1. Through real life examples, many of them centered around Warren Buffett and Charlie Munger, Peter Bevelin helps the reader learn how to think better, make fewer misjudgments and understand ourselves/others better. Discusses mental models, human fallibilities/instincts and human psychology
Key Takeaways

  1. Peter Bevelin lives in Malmo – visit when go to Sweden
  2. Main goal is to understand why people behave the way they do. “This book focuses on how our thoughts are influenced, why we make misjudgments and tools to improve our thinking. If we understand what influences us, we might avoid certain traps and understand why others act like they do. And if we learn and understand what works and doesn’t work and find some framework for reasoning, we will make better judgments. We can’t eliminate mistakes, but we can prevent those that can really hurt us.”
  3. Learn from other’s mistakes
  4. Learn the big ideas that underlie reality and develop good thinking habits (namely, objectivity)
  5. This book is a compilation of what Bevelin has learned from reading some of the works of the world’s best thinkers
  6. Book is broken down into 4 parts – what influences our thinking, examples of psychological reasons for misjudgments, reasons for misjudgments caused by both psychology and a lack of considering some basic ideas from physics and mathematics and lastly describes tools for better thinking
What I got out of it
  1. Seriously good read if you’re at all interested in understanding how and why we make decisions (both bad and good) and how we can go about improving our thought processes and tools. Fantastic read and couldn’t recommend more highly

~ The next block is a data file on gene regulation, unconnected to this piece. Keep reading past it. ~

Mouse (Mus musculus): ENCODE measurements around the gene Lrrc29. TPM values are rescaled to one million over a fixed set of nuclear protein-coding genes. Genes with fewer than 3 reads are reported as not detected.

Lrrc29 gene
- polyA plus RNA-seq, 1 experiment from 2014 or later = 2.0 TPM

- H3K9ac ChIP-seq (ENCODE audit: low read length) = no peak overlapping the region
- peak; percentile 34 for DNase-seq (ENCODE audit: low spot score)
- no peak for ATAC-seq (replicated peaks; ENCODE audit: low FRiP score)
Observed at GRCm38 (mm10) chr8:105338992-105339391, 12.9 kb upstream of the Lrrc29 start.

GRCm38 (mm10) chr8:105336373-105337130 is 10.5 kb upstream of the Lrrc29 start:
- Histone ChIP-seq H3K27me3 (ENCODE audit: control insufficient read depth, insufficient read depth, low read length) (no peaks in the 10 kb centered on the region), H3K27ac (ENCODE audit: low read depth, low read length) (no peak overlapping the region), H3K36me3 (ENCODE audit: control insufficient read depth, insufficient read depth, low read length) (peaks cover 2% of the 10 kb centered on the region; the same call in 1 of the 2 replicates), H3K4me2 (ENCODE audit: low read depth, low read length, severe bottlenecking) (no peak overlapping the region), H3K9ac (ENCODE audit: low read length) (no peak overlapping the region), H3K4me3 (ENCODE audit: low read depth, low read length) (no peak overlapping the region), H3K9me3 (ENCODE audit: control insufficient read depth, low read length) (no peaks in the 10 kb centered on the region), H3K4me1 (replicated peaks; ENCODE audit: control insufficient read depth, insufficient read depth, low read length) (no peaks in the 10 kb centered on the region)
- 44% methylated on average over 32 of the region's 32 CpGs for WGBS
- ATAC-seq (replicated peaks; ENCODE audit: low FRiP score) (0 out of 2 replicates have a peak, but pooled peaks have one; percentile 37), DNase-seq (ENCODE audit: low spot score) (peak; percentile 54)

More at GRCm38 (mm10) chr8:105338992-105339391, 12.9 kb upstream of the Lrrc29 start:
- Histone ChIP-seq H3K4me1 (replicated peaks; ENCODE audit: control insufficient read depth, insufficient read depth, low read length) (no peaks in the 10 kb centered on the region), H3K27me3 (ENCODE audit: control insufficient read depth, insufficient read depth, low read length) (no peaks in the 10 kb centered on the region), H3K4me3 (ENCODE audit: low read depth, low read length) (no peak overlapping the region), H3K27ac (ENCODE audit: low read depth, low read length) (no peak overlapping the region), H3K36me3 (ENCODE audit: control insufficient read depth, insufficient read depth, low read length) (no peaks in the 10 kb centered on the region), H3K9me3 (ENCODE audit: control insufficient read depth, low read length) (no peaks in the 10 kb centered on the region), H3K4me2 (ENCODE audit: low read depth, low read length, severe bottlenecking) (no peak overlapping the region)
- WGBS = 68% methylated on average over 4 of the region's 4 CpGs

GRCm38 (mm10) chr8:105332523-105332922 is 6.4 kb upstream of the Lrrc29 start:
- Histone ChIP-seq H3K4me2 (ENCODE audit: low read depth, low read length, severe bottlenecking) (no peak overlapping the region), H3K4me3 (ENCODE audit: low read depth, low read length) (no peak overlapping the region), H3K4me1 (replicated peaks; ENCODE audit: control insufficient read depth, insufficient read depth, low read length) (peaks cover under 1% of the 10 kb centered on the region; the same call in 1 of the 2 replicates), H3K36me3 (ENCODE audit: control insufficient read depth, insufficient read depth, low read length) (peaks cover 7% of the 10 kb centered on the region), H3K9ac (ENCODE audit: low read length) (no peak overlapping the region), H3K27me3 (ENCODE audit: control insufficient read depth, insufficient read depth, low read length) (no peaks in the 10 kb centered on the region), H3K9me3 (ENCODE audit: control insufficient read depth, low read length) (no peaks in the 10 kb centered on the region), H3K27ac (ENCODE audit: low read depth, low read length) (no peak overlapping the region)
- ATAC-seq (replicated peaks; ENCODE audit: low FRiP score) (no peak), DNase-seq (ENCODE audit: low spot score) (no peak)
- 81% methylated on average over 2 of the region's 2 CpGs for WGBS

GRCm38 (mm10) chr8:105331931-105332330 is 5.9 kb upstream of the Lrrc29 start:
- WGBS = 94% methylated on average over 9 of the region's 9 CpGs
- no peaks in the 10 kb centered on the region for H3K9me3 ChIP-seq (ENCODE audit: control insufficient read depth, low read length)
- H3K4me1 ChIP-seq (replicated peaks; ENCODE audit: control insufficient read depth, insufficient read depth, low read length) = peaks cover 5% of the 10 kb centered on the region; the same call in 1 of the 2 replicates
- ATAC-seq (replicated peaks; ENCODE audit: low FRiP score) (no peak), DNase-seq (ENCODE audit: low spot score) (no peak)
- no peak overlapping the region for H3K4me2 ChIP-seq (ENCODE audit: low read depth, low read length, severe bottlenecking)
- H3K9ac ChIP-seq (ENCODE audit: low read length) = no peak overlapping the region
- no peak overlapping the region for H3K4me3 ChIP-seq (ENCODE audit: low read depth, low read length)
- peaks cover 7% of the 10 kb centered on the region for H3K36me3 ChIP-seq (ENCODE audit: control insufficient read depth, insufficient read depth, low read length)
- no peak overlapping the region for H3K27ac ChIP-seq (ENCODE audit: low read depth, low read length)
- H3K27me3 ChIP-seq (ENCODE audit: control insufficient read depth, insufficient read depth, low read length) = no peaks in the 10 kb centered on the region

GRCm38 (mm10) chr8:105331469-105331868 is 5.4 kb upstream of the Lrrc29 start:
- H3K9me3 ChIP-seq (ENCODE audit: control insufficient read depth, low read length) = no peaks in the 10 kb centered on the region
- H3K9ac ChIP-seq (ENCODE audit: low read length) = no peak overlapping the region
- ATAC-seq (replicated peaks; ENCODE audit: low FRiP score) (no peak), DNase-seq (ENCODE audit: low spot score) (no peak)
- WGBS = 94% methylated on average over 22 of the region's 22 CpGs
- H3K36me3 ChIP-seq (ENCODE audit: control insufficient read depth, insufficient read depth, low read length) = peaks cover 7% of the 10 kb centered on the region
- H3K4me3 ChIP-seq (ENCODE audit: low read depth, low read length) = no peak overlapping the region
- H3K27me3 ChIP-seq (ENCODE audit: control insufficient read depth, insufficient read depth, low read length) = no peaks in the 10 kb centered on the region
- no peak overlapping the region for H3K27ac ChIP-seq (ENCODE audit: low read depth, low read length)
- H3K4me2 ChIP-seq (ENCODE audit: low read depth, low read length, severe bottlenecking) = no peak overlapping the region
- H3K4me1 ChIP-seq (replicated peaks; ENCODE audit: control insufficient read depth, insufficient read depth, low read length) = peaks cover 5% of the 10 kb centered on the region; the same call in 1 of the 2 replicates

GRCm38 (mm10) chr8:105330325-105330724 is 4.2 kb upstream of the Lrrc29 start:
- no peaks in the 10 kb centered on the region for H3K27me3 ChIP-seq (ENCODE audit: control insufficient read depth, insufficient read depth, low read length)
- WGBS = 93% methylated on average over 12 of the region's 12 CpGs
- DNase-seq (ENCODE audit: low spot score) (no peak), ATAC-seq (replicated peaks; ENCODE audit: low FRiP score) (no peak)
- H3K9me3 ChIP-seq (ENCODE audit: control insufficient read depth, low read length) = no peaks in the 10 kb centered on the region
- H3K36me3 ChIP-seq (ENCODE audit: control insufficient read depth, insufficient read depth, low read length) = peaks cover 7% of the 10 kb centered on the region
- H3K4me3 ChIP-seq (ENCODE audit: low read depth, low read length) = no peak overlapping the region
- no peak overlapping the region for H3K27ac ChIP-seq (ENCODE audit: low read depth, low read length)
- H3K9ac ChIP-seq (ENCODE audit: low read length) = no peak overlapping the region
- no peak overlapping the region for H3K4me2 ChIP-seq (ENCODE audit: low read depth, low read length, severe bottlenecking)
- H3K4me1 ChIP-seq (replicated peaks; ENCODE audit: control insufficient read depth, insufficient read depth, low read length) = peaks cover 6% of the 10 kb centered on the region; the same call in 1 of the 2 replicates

Part 1 – What Influences Our Thinking?
  • Brain communicates through neurochemicals and genes are the recipe for how we are made
  • Behavior is influenced by genetic and environmental factors
  • The flexibility of the brain is amazing as it can change due to our thoughts and experiences
  • Mental state (situation and experience) and physical state are intimately connected – beliefs have biological consequences, both good and bad
  • World is not fixed but evolving – evolution has no goal
  • Pain (punishment) and reward (pleasure) have evolutionary benefits with pain avoidance being our primary driver
  • Hunter-gatherer environments have formed our basic nature – competitive, access to limited resources, many dangers, self-interest, ostracism = death
  • Cooperation leads to trust, especially amongst relatives
  • Fear is our most basic emotion and it guides almost everything we do. Repeated exposure lessens instinctual reactions
  • Novelty is always sought out
  • Reputation, reciprocation and fairness are big human motivators
  • Very painful to lose anything, especially status, once obtained. Higher status linked to higher health and well being
  • People learn their behavior from their culture
  • Assume people will act in their self-interest
  • Don’t blindly imitate/trust others – think rationally and form your own opinions
Part 2 – The Psychology of Misjudgments
  • Outlines 28 reasons for misjudgment. These are never exclusive or independent of each other. Many of these echo similar sentiments to Cialdini’s Influence
    1. Bias from mere association
    2. Underestimating the power of rewards and punishment
    3. Underestimating bias from own self-interest and incentives
    4. Self-serving bias
    5. Self-deception and denial
    6. Bias from consistency tendency (only see things that confirm our already formed beliefs)
    7. Bias from deprival syndrome (strongly reacting when something is taken away)